Talk:History of Tajikistan

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I removed some "talk" from the article itself, as follows Mdmcginn 00:49, 20 July 2007 (UTC): [edit] Qarakhanids (999–1211) and Khwarezmshahs (1211–1218)

After the collapse of Samanid Dynasty Central Asia became the battleground of many Asian invaders who came from the north-east. (Seems a trifle inadequate, but I suppose we are dealing with the Tajiks here).

The Mongols and their successors (1218–1740)

Mongol Empire (1218–1370)

The Mongol Empire swept through Central Asia invaded Khorezm and sacked the cities of Bukhara and Samarkand, looting and massacring people everywhere. ‘‘ (Equally, Much more needed)

The causes for Tajik Civil War are rediculous (especially regarding the lack of educational base???). Tajikistan can boast with a number of educational establishments which were among the top educational establishments in former USSR. The four factors that lead to civil war are generally accepted by whom??? Seems the author does not have a clue on what he/she has written. The conclusion is somewhat biased towards turkic nations since it doubts Tajikistan's capacity to build a democratic state. Turkic nations in Central Asia are currently the most repressive (Uzbekistan is a good example). Tajikistan is the only country that has a real opposition in the government. Moreover there is more independent media in this country than in any other country in Central Asia.

Well, You might be right regarding points made against the 4 factors, amd the presence of opposition in the government; however, I would like to hear more about the media independence. -Mudak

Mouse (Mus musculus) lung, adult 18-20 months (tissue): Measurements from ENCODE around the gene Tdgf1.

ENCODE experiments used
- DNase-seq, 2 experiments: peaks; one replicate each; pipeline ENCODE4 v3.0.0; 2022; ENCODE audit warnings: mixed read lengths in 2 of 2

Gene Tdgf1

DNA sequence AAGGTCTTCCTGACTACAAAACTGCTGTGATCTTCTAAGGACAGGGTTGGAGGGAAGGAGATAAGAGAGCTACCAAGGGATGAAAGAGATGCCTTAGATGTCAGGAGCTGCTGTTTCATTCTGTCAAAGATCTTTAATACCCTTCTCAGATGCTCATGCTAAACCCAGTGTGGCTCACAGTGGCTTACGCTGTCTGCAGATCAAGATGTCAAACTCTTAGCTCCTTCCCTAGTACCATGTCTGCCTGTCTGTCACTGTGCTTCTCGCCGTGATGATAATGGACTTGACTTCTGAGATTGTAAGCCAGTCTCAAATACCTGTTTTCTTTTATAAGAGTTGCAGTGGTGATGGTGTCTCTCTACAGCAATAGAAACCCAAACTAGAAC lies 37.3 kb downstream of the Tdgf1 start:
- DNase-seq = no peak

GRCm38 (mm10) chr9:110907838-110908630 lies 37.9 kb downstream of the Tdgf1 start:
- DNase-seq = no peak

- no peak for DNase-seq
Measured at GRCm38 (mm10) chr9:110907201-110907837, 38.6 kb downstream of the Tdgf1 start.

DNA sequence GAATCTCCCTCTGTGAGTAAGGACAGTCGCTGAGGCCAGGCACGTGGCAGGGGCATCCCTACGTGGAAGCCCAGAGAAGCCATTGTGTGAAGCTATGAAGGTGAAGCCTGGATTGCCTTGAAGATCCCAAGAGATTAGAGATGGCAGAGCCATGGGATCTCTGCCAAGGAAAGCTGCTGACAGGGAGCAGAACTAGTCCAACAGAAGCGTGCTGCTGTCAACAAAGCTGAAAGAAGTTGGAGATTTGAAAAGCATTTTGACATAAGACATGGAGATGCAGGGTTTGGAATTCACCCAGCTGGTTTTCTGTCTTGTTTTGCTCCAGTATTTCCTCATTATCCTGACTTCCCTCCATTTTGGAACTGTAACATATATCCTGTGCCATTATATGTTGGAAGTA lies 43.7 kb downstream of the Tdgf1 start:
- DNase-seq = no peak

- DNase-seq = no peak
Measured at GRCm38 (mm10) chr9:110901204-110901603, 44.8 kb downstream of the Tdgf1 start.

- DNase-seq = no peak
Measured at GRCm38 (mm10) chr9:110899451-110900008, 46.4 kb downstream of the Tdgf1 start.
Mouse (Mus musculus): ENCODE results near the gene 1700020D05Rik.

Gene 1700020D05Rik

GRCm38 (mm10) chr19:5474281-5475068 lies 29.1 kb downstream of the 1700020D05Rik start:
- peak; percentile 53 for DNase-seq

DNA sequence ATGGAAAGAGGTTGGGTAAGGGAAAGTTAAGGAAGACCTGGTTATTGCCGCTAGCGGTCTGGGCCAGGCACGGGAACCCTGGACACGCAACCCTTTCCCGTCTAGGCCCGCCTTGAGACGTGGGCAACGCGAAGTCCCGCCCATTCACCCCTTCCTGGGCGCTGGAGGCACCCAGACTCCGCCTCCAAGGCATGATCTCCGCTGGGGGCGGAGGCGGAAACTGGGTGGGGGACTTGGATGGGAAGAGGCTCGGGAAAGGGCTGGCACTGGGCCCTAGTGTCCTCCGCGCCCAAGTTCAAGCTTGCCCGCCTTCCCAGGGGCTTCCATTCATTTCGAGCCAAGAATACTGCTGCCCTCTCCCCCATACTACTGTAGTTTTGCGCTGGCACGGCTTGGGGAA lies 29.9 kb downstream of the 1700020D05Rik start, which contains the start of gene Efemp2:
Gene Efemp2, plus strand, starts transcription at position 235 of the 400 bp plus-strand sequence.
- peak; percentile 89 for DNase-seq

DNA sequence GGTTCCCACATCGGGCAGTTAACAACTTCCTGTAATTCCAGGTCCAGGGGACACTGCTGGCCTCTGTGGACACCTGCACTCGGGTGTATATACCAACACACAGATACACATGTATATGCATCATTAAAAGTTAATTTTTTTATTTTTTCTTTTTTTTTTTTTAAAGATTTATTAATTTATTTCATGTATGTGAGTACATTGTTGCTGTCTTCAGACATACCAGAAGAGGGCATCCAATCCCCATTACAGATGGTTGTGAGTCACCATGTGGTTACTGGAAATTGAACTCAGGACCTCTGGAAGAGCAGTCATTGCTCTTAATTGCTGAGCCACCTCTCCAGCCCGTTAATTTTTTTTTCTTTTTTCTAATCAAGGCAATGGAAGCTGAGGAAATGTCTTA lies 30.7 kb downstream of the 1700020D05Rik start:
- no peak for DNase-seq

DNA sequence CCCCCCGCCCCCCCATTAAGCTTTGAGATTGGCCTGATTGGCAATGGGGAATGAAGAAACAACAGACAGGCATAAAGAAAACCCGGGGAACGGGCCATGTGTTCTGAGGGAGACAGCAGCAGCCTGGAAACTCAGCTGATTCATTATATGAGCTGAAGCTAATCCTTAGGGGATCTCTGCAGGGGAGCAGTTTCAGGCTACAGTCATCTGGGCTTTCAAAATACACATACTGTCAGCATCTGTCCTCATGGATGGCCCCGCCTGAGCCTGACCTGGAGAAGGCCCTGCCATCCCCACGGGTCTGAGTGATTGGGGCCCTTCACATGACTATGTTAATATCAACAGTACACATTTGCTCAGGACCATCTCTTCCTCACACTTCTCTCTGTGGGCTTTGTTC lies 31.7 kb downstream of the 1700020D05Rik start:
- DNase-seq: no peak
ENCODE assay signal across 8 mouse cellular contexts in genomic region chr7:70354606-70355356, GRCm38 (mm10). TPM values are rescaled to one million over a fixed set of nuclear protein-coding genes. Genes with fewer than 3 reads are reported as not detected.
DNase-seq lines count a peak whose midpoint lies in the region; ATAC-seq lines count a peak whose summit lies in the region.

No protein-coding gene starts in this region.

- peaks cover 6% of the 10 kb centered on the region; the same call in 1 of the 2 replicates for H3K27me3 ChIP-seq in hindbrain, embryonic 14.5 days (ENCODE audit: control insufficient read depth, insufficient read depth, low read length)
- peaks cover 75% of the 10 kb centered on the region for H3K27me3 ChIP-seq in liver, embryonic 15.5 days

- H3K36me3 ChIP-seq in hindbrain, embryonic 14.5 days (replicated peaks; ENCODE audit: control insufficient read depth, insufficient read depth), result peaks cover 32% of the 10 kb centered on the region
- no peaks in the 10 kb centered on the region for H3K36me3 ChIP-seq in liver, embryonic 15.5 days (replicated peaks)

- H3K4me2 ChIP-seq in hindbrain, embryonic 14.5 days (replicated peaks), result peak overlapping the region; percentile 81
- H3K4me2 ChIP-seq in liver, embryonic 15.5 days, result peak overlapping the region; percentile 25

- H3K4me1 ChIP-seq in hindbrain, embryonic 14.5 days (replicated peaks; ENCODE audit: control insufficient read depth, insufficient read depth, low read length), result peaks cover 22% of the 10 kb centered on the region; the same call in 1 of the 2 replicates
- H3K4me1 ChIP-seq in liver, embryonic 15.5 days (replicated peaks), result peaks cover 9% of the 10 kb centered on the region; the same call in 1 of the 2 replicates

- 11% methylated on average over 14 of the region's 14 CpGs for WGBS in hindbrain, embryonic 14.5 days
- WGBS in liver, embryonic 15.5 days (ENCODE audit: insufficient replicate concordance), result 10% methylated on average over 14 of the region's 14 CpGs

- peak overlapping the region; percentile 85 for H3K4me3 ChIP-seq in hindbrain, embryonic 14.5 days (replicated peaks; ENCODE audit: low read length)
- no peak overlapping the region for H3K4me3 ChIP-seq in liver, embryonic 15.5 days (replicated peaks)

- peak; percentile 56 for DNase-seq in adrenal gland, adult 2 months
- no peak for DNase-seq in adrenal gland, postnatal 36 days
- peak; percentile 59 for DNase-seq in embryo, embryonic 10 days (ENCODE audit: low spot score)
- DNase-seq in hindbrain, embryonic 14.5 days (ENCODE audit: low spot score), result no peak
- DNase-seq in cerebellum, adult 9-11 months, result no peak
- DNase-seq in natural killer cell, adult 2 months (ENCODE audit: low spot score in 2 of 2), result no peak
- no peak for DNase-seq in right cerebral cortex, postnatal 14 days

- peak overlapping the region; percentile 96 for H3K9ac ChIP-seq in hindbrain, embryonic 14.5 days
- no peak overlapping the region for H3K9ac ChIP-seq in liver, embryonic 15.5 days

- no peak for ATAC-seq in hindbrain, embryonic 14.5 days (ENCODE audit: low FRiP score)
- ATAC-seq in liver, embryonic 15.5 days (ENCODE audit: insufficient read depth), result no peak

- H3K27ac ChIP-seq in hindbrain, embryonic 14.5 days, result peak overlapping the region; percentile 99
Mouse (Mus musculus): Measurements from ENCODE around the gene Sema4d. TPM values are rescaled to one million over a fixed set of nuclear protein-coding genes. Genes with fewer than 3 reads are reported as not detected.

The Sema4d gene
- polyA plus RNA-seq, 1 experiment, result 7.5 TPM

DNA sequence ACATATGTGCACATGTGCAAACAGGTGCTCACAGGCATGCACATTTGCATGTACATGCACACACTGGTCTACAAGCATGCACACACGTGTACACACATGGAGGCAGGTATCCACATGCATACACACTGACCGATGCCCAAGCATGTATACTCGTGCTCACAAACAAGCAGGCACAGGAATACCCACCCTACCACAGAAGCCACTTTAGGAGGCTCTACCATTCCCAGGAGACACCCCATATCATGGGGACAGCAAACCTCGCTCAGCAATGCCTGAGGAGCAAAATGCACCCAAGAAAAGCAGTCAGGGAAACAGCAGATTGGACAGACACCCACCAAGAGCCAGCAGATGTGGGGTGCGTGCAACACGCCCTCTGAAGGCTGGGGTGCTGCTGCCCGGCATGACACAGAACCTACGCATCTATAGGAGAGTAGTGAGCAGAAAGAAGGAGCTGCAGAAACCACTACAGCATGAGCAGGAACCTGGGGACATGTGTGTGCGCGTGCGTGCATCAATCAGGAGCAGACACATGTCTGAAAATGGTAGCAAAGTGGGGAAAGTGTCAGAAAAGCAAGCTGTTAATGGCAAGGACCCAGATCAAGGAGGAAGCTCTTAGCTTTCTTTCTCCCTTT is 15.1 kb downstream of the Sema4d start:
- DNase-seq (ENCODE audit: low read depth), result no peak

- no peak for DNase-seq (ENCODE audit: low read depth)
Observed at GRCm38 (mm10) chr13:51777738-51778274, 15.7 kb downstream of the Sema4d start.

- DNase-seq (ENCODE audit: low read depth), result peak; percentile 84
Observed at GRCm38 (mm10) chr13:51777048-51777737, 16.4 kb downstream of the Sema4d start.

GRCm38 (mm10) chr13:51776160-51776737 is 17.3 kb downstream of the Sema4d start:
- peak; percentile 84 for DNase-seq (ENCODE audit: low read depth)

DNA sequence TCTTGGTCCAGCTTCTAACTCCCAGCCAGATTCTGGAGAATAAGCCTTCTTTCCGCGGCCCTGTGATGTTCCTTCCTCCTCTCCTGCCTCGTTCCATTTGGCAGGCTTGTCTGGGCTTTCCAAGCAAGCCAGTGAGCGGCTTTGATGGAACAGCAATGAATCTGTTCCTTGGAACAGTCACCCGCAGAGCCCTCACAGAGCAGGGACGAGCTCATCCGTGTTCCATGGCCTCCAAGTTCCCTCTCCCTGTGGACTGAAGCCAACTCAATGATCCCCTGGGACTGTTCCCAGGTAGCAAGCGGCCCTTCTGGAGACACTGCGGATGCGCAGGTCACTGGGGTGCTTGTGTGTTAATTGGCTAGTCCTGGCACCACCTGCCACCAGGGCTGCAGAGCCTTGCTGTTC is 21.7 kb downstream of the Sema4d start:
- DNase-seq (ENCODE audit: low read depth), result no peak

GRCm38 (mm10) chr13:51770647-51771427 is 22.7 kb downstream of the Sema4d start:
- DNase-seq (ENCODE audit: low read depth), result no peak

P.S. You should read the History of Uzbekistan. It seems to me that somebody just copied the history of Tajikistan and merely pasted it in a different page, following with a short editing.
First, the media claim the editor makes above is absurd. Free media in Tajikistan is far weaker than in, say, Kyrgyzstan (which is easily the most free in this respect). Secondly, the opposition claim is equally silly: has the editor never heard of the Tulip Revolution? Has he not been reading the news and noticing how Kyrgyz politics has centered around the very visible activities of the opposition parties since that revolution, and whether or not these activities will result in a second coup? Lastly, while Turkmenistan, Uzbekistan and Kazakhstan are all pretty authoritarian to varying degrees, Kyrgyzstan is not at all, so the statement, "Turkic nations in Central Asia are currently the most repressive", is inaccurate. -- Hux 09:09, 26 May 2007 (UTC)

Soviet Period[edit]

The Soviet Section is, for lack of a better word, bad. To begin,The Tajik SSR did not have ANY official language. The section spends most of its time on the fate of Tajiks in Uzbekistan, and says almost nothing about Tajikistan itself, other than the statement concerning independence (which ought to be referenced). Crocodilicus 17:40, 16 November 2006 (UTC)

And, come to think of it, the Soviet Government did invest quite alot of time and effort in developing Tadjikistan. It is true that starting from the 1950s development fell far behind the other republics, but saying that development of the republic was ignored, as the main Tadjik article claims, is misleading. Crocodilicus 17:44, 16 November 2006 (UTC)

Birth of "Tajik Nation" coincedent with rise of Samanids?[edit]

The claims made here that a "Tajik Nation" was formed upon the birth of the Samanid dynasty is, as usual, dubious and ethno-nationalist. It should be removed from the Samanid section as soon as possible, or properly validated with reliable citations. Cheers--Jhelyam (talk) 11:30, 14 July 2010 (UTC)

File:Dushanbe IsmailSamani.jpg Nominated for Deletion[edit]

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The Shaybanids, Janid dynasty Khanate of Bukhara are all Turkic state or Turkicized state. Even modern Mongols don't consider them as Mongol states!!!. Identity of the Timurid Empire not clear!!!. Polaer (talk) 05:52, 19 October 2014 (UTC)